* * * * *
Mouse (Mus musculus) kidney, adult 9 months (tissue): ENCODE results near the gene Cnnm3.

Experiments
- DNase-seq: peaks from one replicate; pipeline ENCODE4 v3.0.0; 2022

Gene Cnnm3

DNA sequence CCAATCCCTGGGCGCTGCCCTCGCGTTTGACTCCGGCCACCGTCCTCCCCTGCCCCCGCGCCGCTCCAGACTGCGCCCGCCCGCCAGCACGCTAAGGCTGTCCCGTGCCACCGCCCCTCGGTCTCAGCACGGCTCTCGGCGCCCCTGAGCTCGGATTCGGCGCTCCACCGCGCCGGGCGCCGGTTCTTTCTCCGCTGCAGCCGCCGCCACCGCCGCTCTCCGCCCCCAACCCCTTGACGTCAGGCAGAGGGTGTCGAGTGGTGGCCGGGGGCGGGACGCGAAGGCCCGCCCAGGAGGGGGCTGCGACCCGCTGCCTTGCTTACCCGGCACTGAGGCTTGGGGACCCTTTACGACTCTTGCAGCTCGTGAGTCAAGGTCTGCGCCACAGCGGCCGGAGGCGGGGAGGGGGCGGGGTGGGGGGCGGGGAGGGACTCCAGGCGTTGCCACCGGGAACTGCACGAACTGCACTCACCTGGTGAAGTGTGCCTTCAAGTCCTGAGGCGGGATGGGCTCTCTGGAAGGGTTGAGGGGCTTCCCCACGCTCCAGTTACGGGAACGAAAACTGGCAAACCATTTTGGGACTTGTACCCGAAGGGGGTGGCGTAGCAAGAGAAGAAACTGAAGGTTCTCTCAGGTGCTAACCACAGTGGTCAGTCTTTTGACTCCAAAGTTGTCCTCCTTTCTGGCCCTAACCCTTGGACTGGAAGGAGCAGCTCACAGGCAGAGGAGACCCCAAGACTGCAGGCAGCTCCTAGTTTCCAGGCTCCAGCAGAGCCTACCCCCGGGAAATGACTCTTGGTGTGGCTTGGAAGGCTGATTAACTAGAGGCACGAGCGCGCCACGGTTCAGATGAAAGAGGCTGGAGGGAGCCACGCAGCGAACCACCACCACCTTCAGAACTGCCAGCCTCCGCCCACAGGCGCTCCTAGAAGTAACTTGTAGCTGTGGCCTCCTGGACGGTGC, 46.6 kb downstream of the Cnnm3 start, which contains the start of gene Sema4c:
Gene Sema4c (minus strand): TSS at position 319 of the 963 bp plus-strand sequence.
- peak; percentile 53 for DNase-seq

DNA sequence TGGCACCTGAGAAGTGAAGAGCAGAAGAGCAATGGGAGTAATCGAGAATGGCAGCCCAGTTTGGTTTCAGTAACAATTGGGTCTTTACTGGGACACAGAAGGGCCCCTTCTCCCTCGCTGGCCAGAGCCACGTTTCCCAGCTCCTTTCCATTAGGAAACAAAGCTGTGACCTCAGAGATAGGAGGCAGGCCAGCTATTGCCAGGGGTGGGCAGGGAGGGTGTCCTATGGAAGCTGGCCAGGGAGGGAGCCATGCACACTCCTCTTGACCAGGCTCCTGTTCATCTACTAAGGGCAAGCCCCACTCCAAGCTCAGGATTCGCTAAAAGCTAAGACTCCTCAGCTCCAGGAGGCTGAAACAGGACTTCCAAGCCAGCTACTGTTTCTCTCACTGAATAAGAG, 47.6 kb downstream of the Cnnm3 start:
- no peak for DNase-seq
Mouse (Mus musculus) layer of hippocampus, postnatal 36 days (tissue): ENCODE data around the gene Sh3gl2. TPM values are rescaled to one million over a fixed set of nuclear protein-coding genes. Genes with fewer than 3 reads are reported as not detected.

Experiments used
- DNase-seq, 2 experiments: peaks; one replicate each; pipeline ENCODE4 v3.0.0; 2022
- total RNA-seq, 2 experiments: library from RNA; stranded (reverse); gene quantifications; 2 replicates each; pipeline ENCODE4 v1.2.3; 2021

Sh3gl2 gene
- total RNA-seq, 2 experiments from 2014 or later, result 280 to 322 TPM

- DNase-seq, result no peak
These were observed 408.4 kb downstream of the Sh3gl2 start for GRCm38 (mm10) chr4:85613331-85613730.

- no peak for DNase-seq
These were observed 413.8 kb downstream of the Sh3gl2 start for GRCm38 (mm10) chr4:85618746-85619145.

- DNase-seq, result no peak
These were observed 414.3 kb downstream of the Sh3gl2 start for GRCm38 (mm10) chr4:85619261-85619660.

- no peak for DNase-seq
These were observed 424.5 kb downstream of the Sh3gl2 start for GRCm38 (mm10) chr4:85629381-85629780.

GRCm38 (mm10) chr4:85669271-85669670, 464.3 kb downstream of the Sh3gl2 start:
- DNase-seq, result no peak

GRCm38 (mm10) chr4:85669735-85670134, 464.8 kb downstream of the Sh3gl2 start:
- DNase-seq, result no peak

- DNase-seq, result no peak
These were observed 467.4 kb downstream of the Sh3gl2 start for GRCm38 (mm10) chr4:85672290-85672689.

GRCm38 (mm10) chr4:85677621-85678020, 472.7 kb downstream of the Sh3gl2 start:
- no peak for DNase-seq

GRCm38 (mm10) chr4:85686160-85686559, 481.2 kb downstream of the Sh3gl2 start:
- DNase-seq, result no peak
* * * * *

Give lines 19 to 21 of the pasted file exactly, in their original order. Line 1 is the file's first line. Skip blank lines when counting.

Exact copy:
These were observed 413.8 kb downstream of the Sh3gl2 start for GRCm38 (mm10) chr4:85618746-85619145.

- DNase-seq, result no peak
These were observed 414.3 kb downstream of the Sh3gl2 start for GRCm38 (mm10) chr4:85619261-85619660.